I completely sympathize, and admit that I’ve done exactly that many times in the past (I’m WAY too nitpicky). Yes, you’re right that my “dogma” post wasn’t addressed to you (I hadn’t even noticed you saying “dogma” at the time I wrote it), nor was I intending to contradict your usage. I was actually trying to explain my own usage of it, since I was pretty sure that Beckwith was reacting to my post about dogma.

      More later. This is a reasonably interesting discussion.

      -Wm

    • EricW

      Stuck inside of Starbucks with the caffeine blues again.

    • Michael T.

      James White (there was a link to his blog earlier) wrote this as his conclusion,

      “Tradition is a wonderfully nebulous term with an amazing array of definitions, depending on context and usage. Examining history does reveal all sorts of developments over time—and some of us believe that examination constantly drives us back to asking the question, “What does Scripture say?” Any student of church history will have a wider appreciation of the breadth of expression of true Christian faith. Any student of Scripture will have the proper boundaries to keep him or her from wandering out of the realm of revealed truth and into the mire of man’s traditions and concepts.”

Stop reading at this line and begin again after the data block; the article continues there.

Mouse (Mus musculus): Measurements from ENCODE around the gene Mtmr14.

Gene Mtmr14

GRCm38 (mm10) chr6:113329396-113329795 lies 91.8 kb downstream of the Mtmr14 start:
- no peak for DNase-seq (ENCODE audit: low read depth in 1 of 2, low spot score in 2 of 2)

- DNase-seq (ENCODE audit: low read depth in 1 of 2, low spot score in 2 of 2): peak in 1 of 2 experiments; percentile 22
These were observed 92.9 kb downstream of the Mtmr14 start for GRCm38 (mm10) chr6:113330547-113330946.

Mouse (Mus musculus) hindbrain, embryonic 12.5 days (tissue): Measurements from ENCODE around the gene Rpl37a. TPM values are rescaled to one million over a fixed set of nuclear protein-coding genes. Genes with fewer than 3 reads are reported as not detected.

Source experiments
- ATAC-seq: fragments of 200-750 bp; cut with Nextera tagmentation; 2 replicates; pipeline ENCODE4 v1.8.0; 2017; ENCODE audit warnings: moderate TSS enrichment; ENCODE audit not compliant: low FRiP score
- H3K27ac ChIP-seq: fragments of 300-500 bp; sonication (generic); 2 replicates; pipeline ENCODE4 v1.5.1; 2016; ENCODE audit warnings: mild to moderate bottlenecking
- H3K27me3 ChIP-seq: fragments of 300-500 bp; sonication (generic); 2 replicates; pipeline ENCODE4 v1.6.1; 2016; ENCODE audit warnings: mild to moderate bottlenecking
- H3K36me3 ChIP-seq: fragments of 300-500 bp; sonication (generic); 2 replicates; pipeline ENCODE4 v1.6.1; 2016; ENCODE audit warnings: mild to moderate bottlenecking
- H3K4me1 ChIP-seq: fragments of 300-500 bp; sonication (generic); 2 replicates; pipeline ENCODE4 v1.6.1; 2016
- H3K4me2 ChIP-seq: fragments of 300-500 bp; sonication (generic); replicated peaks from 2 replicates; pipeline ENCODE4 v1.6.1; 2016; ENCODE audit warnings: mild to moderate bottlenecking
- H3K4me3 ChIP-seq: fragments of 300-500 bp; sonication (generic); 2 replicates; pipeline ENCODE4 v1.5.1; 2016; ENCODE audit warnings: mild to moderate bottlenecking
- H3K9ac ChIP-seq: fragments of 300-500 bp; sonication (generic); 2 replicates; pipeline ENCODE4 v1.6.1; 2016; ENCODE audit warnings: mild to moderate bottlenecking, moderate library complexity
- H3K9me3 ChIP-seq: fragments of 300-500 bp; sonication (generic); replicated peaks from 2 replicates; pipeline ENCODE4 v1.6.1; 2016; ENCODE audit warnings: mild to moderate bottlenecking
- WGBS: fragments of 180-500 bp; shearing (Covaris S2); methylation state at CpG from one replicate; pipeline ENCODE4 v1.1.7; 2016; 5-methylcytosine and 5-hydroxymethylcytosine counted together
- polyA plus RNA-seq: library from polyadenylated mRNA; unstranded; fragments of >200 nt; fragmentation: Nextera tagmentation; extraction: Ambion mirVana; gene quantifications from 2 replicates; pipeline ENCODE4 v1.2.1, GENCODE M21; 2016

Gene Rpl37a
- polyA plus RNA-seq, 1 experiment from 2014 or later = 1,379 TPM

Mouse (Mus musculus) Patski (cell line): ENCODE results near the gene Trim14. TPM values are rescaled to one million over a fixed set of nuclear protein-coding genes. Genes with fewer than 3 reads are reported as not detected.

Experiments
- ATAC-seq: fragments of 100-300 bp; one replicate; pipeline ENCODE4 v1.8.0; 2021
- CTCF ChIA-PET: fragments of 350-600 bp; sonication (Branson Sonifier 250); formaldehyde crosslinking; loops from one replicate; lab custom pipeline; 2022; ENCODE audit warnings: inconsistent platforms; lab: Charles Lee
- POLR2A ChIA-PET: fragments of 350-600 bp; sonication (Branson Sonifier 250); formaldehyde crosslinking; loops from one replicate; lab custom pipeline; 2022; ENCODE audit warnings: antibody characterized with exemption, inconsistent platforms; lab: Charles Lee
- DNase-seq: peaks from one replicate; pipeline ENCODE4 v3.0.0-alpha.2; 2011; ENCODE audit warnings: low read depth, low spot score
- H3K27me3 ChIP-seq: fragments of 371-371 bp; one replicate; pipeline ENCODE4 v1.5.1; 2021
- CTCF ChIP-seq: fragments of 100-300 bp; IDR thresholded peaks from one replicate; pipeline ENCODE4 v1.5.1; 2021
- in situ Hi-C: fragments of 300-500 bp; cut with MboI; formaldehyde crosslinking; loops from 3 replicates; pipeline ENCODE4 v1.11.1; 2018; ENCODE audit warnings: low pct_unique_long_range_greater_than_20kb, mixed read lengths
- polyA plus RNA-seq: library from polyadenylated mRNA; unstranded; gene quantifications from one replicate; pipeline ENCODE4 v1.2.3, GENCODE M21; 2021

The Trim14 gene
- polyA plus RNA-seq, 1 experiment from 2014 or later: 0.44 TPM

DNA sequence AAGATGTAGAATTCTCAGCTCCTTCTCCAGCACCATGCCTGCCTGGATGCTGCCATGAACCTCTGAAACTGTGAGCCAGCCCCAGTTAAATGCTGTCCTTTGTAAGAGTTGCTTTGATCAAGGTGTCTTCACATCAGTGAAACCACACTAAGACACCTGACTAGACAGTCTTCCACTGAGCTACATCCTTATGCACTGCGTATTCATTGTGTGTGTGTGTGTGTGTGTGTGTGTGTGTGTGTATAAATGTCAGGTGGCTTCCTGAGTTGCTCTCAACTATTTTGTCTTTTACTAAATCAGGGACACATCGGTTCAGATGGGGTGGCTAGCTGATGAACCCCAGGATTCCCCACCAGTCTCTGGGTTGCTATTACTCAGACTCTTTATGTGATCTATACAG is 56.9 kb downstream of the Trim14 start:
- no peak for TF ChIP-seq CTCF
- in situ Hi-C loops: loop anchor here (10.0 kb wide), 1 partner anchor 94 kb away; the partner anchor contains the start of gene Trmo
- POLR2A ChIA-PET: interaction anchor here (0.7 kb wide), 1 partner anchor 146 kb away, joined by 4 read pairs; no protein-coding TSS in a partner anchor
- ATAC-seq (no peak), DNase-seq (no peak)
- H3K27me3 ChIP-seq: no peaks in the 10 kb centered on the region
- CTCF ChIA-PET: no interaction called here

Maybe it’s just me, but doesn’t this kind of dodge the issue of who gets to interpret Scripture which is in many ways at the heart of this debate? While it is certainly true that the RCC has many times strayed into what, from the perspective of a Protestant like myself, is speculative tradition, they have always maintained that Scripture is the ultimate authority and their traditions do not conflict with their interpretation of Scripture.